As an RPG, with leveling, stat and skill development, and items to equip, the game fares considerably worse with mechanics and interfaces that feel clumsily implemented. But as mentioned above in a comparison, the original Dragon Age also suffered from similar issues, albeit much less so, and much like that game battles play out in a skill queuing system where players pause the on-screen action to line up their next couple of attacks, buffs, or item use, and un-pause to watch the outcome play itself out. It’s a system seen in classic PC games and when executed well, is not a detriment to any game that features this type of quasi turn-based approach over standard hack-and-slash gameplay. The problem here, however, is that you really aren’t given enough skills or items to use in battle for the majority of the game, and strategically things can get a little stale very quickly when you simply execute the same two or three moves over and over, hour after hour.
One of the better aspects of the game is the character trait-based system that has both positive and negative effects on your particular character, which you get to choose during the character creation process. This system also ties directly to the choices made in the story, so for example if you were to sort out a particular problem without the need to resort to violence or take the opposite approach and decide to torture a particular quest-related character you will get traits that tie directly into your stats. In theory it’s quite interesting, and if properly executed, a potentially great addition to any story-driven RPG, however, there are instances here where it simply falls flat - as choosing to be overtly sadistic when torturing a foe can result in a pretty worthless trait that grants a paltry 1% attack bonus to any critical hit. So when a standard critical attack may take 250 points of damage off your opponent that would only equate to an extra 2.5 points of damage - thanks but no thanks on that front.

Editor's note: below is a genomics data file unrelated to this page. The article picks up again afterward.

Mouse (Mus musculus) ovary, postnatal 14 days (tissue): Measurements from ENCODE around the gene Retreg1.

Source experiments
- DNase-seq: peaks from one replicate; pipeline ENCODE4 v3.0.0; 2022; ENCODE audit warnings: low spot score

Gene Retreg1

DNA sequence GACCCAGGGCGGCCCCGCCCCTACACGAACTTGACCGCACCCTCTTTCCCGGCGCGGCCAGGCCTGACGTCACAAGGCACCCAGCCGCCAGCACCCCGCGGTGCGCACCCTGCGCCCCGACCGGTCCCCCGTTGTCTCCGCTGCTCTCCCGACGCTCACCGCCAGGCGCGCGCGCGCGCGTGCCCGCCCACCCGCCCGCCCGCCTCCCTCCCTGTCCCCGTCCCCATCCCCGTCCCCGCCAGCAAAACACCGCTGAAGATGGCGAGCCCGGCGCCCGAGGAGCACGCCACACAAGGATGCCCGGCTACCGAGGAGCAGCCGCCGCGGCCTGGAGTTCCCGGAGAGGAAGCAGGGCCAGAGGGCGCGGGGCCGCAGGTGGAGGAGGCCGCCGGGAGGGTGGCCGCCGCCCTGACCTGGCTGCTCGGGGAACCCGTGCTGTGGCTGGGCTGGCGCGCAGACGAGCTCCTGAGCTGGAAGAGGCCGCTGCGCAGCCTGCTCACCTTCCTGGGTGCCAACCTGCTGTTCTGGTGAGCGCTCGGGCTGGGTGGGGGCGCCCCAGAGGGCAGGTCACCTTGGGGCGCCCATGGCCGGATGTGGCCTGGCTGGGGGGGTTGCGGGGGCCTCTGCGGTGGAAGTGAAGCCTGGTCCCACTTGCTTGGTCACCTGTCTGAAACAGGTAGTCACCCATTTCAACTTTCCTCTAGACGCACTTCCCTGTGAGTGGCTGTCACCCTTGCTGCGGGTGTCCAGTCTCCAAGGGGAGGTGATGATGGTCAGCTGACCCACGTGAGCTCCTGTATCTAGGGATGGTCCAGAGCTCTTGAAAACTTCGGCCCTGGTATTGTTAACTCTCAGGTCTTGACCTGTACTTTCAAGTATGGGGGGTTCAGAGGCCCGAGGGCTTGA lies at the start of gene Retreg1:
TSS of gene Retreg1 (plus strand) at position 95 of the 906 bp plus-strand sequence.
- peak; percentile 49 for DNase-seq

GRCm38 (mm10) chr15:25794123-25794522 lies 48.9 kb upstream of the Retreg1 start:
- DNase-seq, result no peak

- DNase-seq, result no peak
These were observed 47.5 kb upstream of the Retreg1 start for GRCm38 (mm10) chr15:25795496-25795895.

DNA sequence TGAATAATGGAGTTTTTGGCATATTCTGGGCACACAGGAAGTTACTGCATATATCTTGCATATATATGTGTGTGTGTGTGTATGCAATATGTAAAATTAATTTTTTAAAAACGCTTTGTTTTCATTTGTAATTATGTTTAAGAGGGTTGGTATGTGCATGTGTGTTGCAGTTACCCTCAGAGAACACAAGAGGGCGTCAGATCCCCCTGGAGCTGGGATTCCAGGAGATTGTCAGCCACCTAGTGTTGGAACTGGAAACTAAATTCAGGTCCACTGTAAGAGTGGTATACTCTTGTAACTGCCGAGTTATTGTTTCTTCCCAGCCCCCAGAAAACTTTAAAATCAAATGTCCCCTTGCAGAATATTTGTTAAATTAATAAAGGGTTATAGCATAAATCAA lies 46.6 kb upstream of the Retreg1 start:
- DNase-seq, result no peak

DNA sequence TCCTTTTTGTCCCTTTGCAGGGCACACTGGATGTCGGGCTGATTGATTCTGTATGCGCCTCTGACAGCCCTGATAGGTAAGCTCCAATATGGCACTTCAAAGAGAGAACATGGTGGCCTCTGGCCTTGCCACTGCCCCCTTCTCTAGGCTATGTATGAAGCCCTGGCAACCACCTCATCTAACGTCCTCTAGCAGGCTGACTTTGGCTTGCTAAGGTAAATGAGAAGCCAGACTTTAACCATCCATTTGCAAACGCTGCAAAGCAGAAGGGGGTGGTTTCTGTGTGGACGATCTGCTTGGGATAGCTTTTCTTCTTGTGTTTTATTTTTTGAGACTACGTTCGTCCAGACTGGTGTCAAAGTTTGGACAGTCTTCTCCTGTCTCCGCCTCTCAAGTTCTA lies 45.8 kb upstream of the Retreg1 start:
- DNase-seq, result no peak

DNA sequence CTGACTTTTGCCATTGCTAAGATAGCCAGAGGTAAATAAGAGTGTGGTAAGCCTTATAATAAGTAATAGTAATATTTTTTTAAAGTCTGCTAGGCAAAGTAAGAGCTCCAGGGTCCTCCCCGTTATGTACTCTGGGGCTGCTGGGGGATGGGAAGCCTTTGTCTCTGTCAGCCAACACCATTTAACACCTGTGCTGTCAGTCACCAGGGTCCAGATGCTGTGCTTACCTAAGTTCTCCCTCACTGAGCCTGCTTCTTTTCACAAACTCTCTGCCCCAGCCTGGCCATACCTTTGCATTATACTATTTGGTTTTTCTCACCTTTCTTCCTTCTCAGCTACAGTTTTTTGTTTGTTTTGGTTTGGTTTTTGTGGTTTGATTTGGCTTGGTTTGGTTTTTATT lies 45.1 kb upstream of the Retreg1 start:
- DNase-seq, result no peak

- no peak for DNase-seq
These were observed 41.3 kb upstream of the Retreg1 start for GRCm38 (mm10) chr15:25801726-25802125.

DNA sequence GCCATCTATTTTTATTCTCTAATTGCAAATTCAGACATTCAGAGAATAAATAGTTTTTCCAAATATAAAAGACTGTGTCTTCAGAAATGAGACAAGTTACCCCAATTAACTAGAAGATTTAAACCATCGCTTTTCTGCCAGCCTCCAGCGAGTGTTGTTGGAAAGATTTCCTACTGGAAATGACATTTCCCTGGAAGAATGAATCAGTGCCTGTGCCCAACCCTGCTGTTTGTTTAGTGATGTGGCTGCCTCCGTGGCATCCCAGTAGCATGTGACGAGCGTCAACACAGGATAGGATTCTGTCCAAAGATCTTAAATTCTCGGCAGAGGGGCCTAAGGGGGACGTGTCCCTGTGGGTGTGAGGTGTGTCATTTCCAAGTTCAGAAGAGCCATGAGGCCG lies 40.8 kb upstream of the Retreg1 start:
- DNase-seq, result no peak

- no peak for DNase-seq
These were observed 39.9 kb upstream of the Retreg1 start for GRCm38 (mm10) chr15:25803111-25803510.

You may be thinking that the gameplay may be simply a little too middle of the road and boring or even dated, and you’d be right. But that’s also an overly harsh assessment, as what is on offer works to a certain degree and can be engaging at times. Faint praise to be sure and this criticism would also translates to the visuals, which although serviceable, and colourful when visiting southern locations such as King’s Landing, look dated to a point where they look like bad examples of the Unreal engine from 2008’s crop of games. But again, that’s an overly harsh assessment and some of the character models are quite distinct in their look with the southern-born character you control for half of the game, Alester Sarwick, being extremely well realised from a design implementation, and execution, perspective. He even features some of the better voice-acting in the game.
So Game of Thrones features an engrossing story underneath all its decidedly average layers and it’s the mechanics and gameplay that hold back the overall experience from being one worth recommending outside of the series’ most stalwart fans. It alternately hits the tone and feel of the series with the story being presented and then proceeds to squander all of this good will. Case in point, early on in the game after defeating a wildling leader north of the wall you can pick up his armour which is a mesh of blackened mail with severed heads hanging off the belt, the type of visceral nastiness that the book series is known for. But as the stats on this item are considerably better than anything you find for the next several chapters, donning this armour will mean that you’ll have the heads of your fellow brothers of the Night’s Watch hanging off your hips as you make conversation with leaders, spies, priests, and whores.